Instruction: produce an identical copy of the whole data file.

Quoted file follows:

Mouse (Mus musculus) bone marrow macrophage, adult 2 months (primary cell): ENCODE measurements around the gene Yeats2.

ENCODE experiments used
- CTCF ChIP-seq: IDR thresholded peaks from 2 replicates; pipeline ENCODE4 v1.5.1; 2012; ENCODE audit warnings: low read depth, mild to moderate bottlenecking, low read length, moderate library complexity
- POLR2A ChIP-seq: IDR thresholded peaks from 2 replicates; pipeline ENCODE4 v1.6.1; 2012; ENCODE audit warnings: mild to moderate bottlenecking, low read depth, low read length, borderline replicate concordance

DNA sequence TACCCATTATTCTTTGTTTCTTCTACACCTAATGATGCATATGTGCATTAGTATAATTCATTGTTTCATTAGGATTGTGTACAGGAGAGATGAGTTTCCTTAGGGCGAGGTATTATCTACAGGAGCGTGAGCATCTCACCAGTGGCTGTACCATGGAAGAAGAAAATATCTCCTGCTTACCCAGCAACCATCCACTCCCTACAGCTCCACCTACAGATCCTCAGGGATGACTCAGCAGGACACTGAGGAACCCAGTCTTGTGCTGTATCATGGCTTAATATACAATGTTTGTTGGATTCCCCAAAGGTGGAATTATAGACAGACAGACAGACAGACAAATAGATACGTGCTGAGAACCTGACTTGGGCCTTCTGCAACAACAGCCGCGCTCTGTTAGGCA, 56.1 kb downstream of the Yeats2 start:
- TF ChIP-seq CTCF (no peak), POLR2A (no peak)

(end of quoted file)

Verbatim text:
Mouse (Mus musculus) bone marrow macrophage, adult 2 months (primary cell): ENCODE measurements around the gene Yeats2.

ENCODE experiments used
- CTCF ChIP-seq: IDR thresholded peaks from 2 replicates; pipeline ENCODE4 v1.5.1; 2012; ENCODE audit warnings: low read depth, mild to moderate bottlenecking, low read length, moderate library complexity
- POLR2A ChIP-seq: IDR thresholded peaks from 2 replicates; pipeline ENCODE4 v1.6.1; 2012; ENCODE audit warnings: mild to moderate bottlenecking, low read depth, low read length, borderline replicate concordance

DNA sequence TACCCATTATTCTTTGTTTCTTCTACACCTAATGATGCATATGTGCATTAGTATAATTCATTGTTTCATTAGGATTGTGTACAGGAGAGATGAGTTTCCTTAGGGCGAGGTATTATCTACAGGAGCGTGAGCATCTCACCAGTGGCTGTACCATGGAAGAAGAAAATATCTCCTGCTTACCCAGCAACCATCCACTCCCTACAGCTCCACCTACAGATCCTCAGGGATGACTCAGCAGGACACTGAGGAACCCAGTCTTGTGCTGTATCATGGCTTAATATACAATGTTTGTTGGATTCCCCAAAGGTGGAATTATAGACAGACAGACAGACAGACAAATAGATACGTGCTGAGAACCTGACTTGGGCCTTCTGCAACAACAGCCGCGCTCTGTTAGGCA, 56.1 kb downstream of the Yeats2 start:
- TF ChIP-seq CTCF (no peak), POLR2A (no peak)